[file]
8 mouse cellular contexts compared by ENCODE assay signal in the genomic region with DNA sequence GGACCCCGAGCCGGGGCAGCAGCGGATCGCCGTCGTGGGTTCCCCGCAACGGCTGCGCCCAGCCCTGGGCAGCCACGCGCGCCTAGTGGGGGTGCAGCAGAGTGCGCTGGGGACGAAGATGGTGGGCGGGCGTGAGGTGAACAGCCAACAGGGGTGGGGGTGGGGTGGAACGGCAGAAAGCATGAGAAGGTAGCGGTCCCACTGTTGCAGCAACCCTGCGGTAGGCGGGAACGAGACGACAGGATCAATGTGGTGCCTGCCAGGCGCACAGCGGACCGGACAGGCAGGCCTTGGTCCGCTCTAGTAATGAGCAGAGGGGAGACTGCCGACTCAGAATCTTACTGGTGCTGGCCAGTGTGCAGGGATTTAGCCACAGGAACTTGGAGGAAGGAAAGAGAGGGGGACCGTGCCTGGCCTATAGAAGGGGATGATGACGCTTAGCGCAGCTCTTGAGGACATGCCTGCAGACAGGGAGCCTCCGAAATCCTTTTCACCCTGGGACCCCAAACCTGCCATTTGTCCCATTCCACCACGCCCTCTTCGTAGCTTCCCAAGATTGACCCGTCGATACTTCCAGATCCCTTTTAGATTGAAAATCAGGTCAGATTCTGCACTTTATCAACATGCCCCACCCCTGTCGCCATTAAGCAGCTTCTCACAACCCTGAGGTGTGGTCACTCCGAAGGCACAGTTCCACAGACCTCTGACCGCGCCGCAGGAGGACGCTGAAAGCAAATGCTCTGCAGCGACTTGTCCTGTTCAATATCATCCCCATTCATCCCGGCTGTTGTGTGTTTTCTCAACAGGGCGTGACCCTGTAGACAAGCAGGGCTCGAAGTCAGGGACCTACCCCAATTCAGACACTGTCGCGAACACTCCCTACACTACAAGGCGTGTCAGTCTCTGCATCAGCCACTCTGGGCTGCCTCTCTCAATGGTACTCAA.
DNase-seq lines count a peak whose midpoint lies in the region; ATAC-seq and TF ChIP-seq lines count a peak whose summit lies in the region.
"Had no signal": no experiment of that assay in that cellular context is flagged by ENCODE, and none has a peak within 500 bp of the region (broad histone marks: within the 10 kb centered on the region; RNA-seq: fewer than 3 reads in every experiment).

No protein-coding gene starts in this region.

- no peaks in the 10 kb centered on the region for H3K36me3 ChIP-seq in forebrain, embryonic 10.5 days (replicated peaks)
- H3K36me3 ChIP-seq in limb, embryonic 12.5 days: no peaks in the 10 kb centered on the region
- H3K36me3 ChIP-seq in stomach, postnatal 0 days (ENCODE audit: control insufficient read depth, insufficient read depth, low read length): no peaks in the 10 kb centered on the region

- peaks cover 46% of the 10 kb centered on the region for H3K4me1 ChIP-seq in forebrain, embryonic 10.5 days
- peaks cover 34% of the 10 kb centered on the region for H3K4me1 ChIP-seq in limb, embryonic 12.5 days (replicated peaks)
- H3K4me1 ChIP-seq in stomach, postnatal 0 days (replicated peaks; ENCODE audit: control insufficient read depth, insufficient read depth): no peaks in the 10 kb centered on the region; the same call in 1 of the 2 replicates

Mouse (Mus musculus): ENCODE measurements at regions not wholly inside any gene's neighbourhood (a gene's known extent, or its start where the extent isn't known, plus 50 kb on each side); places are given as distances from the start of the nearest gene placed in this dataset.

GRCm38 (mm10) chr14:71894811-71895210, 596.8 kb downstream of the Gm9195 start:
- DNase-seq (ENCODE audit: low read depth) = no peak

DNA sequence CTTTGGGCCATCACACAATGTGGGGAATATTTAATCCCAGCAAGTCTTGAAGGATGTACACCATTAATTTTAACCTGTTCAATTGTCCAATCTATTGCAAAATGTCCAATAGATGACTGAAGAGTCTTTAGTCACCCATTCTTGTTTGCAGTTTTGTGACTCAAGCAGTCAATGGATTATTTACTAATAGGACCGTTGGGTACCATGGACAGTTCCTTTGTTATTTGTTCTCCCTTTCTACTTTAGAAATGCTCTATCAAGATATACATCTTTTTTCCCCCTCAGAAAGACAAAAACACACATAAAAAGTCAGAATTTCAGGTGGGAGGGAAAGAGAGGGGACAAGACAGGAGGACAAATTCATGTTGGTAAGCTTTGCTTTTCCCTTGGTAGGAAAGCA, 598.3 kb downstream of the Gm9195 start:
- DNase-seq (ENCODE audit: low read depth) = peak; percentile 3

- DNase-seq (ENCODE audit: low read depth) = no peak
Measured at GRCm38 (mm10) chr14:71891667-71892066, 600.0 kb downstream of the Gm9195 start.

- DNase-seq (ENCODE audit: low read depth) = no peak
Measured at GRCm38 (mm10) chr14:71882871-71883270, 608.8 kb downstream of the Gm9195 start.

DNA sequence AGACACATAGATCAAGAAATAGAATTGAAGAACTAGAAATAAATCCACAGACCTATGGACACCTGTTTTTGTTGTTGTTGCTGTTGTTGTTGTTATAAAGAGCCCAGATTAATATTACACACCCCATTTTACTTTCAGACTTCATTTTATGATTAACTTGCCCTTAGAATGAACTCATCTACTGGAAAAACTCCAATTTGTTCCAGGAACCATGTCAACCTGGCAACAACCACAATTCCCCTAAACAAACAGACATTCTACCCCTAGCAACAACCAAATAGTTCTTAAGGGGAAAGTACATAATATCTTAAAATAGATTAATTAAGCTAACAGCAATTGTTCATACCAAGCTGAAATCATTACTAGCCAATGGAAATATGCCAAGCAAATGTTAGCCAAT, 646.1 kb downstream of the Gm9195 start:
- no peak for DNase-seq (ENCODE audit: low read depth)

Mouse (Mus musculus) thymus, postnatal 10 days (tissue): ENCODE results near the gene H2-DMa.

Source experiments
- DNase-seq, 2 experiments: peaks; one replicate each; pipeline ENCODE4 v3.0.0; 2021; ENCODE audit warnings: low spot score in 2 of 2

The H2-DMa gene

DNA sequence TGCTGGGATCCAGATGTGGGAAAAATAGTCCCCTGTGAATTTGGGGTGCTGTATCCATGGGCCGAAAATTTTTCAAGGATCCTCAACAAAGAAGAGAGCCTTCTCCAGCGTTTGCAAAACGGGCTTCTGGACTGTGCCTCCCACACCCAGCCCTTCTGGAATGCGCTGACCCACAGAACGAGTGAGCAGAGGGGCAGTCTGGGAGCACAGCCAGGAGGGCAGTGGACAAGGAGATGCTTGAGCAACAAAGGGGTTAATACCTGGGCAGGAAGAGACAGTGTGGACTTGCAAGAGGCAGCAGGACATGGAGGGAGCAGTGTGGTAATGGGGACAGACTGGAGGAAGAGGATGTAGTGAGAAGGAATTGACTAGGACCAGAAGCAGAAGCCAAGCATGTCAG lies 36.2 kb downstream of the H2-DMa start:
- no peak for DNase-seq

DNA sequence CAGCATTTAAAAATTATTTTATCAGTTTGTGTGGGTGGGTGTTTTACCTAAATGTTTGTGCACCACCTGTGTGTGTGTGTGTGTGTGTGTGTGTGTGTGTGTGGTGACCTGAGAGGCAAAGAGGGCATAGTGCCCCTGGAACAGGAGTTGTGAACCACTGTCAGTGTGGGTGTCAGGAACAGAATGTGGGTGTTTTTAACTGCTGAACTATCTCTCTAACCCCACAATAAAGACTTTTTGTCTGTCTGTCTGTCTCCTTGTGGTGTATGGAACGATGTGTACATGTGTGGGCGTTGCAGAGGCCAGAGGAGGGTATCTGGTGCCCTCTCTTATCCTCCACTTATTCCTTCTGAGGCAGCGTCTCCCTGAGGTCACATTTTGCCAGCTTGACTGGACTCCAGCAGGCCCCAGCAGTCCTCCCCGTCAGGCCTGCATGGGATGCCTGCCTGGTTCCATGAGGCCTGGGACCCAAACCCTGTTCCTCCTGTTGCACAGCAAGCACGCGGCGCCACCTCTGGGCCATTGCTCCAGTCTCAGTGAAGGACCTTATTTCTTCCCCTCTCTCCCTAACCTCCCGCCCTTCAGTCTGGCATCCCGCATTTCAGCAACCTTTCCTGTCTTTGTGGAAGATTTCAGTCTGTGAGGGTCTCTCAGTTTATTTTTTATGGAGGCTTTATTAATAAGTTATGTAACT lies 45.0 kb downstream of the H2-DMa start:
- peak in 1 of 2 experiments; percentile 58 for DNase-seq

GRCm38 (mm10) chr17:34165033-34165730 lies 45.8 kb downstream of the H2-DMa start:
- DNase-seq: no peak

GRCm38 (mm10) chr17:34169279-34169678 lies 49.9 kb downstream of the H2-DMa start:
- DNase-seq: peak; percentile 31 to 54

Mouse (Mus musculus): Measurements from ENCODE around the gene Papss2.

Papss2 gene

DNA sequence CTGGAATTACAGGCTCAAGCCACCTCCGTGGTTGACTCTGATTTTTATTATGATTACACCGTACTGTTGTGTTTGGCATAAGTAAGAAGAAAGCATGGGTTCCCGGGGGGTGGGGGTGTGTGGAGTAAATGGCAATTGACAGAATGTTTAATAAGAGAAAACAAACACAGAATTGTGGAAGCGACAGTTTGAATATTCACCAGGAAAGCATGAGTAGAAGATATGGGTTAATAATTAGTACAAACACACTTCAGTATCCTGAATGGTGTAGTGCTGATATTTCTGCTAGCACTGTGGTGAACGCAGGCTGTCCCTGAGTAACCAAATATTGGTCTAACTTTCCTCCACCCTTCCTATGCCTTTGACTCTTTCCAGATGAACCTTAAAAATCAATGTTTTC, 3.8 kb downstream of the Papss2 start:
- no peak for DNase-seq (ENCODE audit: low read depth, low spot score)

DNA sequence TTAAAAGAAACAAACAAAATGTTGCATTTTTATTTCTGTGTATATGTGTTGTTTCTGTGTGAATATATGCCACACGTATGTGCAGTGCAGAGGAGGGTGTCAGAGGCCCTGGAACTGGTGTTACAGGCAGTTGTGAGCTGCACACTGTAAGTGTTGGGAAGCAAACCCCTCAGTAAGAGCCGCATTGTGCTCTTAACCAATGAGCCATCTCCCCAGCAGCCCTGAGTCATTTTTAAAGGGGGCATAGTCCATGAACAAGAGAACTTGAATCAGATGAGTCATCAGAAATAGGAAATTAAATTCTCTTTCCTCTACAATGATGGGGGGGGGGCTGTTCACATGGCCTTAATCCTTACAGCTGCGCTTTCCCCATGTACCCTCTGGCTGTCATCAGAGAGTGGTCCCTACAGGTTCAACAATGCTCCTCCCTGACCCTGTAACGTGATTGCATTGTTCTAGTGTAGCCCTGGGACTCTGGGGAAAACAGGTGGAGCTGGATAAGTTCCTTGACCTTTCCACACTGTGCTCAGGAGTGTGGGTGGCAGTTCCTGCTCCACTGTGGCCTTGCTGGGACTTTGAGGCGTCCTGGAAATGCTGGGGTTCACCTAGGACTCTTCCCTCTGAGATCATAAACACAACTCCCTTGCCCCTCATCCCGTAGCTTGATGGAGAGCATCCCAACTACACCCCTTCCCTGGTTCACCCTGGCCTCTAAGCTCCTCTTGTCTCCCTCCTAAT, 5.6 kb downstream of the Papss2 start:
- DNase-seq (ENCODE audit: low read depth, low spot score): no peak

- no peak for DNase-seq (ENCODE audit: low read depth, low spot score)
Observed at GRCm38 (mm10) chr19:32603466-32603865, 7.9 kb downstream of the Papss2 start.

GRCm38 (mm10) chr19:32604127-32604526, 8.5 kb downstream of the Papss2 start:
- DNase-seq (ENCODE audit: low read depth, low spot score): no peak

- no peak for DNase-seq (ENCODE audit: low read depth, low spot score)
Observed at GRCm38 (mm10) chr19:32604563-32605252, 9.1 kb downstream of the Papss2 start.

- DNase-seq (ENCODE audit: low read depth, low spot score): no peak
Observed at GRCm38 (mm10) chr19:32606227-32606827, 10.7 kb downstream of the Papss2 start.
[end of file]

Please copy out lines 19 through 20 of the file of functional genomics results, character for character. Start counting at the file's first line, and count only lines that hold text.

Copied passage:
Measured at GRCm38 (mm10) chr14:71882871-71883270, 608.8 kb downstream of the Gm9195 start.

DNA sequence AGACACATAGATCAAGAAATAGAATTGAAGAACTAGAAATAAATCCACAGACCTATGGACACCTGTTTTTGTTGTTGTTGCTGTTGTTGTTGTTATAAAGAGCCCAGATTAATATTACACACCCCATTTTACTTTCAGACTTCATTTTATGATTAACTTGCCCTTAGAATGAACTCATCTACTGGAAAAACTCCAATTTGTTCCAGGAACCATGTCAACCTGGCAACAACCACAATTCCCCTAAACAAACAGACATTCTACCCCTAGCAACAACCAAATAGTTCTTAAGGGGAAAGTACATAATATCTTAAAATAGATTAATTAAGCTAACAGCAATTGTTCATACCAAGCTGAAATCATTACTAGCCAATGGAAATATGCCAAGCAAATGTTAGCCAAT, 646.1 kb downstream of the Gm9195 start: